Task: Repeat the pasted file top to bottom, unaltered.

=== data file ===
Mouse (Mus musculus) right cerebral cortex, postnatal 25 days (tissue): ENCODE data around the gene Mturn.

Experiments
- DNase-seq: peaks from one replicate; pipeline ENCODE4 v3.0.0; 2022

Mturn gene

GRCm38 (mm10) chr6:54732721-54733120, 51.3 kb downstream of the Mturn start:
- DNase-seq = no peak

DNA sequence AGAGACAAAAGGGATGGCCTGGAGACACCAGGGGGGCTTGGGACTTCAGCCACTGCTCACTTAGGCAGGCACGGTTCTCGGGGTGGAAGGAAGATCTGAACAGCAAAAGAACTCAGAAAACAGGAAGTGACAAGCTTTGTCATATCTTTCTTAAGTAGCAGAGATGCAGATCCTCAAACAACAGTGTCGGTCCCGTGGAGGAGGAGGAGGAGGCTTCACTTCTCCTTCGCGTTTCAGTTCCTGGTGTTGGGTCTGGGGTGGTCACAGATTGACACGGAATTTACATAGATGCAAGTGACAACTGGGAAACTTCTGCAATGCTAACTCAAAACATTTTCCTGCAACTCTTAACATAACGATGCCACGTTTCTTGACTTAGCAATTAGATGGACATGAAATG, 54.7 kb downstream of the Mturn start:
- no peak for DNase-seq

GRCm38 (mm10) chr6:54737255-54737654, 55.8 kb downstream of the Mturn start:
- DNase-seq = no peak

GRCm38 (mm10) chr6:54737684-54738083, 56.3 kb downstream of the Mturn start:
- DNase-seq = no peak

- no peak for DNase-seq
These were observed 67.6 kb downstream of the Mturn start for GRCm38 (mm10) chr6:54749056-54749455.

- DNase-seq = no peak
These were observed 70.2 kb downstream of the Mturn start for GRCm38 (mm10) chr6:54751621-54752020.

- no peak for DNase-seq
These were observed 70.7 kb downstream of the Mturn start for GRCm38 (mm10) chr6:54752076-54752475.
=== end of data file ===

Mouse (Mus musculus) right cerebral cortex, postnatal 25 days (tissue): ENCODE data around the gene Mturn.

Experiments
- DNase-seq: peaks from one replicate; pipeline ENCODE4 v3.0.0; 2022

Mturn gene

GRCm38 (mm10) chr6:54732721-54733120, 51.3 kb downstream of the Mturn start:
- DNase-seq = no peak

DNA sequence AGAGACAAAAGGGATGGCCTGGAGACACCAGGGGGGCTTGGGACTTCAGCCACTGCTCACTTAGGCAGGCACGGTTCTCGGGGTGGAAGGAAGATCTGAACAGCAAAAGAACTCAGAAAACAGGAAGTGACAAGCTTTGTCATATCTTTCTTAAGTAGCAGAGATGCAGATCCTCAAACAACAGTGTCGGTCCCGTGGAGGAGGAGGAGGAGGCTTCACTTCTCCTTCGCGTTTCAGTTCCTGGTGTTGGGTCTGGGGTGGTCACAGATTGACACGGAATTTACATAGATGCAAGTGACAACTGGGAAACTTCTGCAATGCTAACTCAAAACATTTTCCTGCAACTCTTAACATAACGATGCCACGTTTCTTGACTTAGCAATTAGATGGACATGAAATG, 54.7 kb downstream of the Mturn start:
- no peak for DNase-seq

GRCm38 (mm10) chr6:54737255-54737654, 55.8 kb downstream of the Mturn start:
- DNase-seq = no peak

GRCm38 (mm10) chr6:54737684-54738083, 56.3 kb downstream of the Mturn start:
- DNase-seq = no peak

- no peak for DNase-seq
These were observed 67.6 kb downstream of the Mturn start for GRCm38 (mm10) chr6:54749056-54749455.

- DNase-seq = no peak
These were observed 70.2 kb downstream of the Mturn start for GRCm38 (mm10) chr6:54751621-54752020.

- no peak for DNase-seq
These were observed 70.7 kb downstream of the Mturn start for GRCm38 (mm10) chr6:54752076-54752475.